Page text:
In Bermuda, the company filmed on land, on the water, beneath the ocean's surface, and in the world's largest underwater set. Hollywood tradition called for the use of a "tank," constructed on a sound stage, perhaps as much as ten feet deep, thirty or so feet wide, filled with fresh water, usually muddied by the inclusion of milk or chicken parts, to make it more nearly resemble the sea. This simplification would not do for "The Deep." Instead, production designerTony Masters(an Academy Award nominee for "2001: A Space Odyssey"), together with Kym Murphy of Sea World, designed the construction of the world's largest underwater set, 30 feet deep, 120 feet across, holding one million gallons of fresh Atlantic sea water. The 17-chambered set, complete with the remnants of a Spanish galleon, took five months to construct. Murphy and John Hart, full-time marine biologist, were on hand to watch over the ecology of the system, which included over 1,000 fish of local variety, captured off the coast of Bermuda - itself a monumental chore. At one time or another, the set interior included moray eels, sharks, jellyfish, groupers, jacks, blowfish, triggerfish, and other species. Some 200,000 gallons of fresh sea water each day were pumped in and out to maintain the ecological purity of the system. The reality of "The Deep" led to the filming of one sequence that required travel to the Great Barrier Reef off Australia. There, the underwater team filmed a feeding frenzy by a group of gray sharks, a scene that could not be duplicated anywhere else in the world. After spending 1,080 hours underwater, they got the footage they came to shoot. This sequence then was edited into scenes of Shaw, Nolte and Bisset in the British Virgin Islands, in the ocean off Bermuda, and in the underwater set. The result is that within just fifty-five seconds of film, audiences will see underwater action which occurred in oceans thousands of miles apart.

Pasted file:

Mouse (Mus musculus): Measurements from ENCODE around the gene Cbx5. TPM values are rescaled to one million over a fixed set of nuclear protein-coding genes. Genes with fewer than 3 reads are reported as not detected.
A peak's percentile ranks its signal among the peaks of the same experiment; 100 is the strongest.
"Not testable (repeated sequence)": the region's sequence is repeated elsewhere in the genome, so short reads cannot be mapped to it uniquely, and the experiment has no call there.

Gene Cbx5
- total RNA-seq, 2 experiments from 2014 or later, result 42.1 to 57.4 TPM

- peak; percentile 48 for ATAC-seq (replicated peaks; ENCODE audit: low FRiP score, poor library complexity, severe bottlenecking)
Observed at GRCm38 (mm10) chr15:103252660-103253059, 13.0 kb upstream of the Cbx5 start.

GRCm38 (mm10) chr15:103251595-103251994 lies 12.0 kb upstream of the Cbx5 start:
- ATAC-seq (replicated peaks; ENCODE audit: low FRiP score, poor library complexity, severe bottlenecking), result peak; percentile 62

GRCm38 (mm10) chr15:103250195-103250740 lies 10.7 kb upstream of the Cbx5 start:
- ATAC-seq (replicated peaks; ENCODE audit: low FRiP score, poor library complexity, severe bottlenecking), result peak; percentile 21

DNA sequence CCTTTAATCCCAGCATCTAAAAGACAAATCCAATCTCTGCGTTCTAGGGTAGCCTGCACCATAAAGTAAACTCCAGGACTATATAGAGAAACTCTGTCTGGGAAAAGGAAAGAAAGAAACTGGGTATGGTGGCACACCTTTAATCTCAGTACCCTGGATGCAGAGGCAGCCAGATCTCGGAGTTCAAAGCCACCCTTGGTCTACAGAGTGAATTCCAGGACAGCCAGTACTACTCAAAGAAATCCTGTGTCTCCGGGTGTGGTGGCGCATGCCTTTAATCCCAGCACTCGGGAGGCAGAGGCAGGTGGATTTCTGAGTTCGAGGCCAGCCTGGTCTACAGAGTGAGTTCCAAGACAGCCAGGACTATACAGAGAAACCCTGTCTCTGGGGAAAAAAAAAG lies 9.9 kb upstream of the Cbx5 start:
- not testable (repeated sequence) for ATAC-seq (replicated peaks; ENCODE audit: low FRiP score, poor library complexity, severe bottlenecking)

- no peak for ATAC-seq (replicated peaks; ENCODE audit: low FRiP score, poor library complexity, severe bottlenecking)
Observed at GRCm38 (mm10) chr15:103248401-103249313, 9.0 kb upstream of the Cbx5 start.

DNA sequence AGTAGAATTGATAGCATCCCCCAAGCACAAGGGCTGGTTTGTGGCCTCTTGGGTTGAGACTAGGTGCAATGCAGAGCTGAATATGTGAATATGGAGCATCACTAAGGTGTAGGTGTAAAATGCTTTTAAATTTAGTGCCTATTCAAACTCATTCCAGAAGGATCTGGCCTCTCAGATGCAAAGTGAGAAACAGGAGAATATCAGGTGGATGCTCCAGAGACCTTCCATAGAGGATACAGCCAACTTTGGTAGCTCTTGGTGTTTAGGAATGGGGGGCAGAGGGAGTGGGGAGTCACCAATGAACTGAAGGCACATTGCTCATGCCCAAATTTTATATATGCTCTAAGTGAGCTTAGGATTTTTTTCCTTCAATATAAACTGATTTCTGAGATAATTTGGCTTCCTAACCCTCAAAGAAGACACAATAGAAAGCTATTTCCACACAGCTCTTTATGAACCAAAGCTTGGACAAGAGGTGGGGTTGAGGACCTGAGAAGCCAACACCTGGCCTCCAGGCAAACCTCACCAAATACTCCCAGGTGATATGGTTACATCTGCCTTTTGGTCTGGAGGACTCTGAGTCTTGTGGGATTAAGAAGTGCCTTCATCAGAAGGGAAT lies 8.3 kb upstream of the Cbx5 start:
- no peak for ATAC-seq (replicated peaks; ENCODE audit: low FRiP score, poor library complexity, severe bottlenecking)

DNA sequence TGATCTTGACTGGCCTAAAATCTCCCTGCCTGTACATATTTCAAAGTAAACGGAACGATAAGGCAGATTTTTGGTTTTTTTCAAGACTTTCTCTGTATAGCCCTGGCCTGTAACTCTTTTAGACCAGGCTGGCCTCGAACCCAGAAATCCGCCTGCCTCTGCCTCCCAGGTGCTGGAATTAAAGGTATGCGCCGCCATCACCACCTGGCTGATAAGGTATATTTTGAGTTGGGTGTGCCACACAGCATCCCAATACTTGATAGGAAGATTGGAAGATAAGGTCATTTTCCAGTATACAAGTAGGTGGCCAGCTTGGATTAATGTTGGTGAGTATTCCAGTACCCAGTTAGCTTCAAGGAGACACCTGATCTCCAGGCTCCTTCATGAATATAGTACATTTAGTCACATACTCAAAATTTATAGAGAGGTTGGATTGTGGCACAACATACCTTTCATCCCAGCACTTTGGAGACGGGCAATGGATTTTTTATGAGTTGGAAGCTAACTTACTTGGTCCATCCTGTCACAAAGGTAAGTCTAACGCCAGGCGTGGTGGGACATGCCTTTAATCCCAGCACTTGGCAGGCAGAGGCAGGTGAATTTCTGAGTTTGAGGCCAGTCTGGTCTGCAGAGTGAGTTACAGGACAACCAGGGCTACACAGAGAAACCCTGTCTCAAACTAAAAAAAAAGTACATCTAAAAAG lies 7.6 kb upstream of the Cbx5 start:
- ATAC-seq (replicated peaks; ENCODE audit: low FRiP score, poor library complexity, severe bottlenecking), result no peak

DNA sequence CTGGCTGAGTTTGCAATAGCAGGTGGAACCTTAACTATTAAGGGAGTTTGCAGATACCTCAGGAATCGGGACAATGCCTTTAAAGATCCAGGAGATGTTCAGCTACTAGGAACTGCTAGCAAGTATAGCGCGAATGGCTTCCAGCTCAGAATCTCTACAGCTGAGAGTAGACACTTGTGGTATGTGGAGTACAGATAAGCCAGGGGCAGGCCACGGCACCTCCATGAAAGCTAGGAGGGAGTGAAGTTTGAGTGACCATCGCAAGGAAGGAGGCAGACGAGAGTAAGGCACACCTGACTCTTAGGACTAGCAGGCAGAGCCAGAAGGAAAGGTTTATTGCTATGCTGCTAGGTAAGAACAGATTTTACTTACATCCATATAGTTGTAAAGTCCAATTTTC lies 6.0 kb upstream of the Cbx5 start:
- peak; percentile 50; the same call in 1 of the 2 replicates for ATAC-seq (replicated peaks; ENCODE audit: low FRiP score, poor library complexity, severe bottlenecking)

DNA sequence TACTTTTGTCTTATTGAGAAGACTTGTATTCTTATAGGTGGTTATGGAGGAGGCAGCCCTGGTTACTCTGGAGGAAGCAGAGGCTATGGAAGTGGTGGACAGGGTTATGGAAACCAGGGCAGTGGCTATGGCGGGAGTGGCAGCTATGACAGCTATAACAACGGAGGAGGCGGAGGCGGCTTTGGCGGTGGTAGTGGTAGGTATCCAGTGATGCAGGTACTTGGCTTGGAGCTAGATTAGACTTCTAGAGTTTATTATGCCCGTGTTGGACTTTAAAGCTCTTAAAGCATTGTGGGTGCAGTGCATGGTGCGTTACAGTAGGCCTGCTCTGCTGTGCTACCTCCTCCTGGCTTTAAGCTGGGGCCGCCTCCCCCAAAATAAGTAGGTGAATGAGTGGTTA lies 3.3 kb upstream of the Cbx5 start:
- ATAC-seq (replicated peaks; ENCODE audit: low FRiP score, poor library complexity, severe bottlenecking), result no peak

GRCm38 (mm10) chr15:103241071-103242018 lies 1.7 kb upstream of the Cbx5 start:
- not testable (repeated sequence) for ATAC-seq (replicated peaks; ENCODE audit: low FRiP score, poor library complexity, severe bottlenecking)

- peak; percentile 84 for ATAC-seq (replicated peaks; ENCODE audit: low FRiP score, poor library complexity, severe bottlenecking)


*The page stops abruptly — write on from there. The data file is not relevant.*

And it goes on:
Gail Berke (JACQUELINE BISSET) and David Sanders (NICK NOLTE) are enjoying a romantic vacation together in Bermuda when suddenly they find their lives changed drastically and in deadly peril. It all begins when, diving among the coral reefs of the crystal-clear waters, they come upon the sunken wreck of a World War II freighter. Near it, they find two surprisingly contrasting "souvenirs" - one a strange little ampule, the other an old Spanish medallion, both keys to priceless but mysterious treasures. While dining that evening, they are approached by Cloche (LOUIS GOSSETT), a native Haitian and local underworld figure. Posing as a bottle collector, he offers to buy the ampule, but leaves when David, distrusting him, denies still having it. Seeking an answer to the mysteries of their finds on the wreck, Gail and David meet Romer Treece (ROBERT SHAW), a rugged ocean-wise recluse, treasure hunter and keeper of St. David's lighthouse. Intrigued by their discoveries and harboring a simmering vendetta against Cloche, Treece becomes their ally. He leads them to an old seadog, Adam Coffin (ELI WALLACH), who as a young man had survived the wreck of the freighter. He recognizes the ampule as authentic, one of 98,000 ampules of morphine that had been included in medical supplies on the ship. Now, they know Cloche's interest - the morphine, converted to heroin, would be worth millions on New York streets. Diving together onto the wreck, Treece devises a dangerous plan to keep the ampules from Cloche, while Gail and David continue to search for an answer to the mystery of the medallion, known to pre-date the freighter wreck by more than two centuries. Spurred by their own individual motivations - not all of them mutually compatible - Treece, David and Gail dive into the unpredictable reef-ravaged depths, racing against the ticking time bomb of Cloche's vicious and relentless encroachment, in an effort to recover the historically elusive trove of Spanish treasure and to prevent the drugs from falling into Cloche's hands. The dramatic currents culminate in a final explosive conclusion beneath the sea...in "The Deep."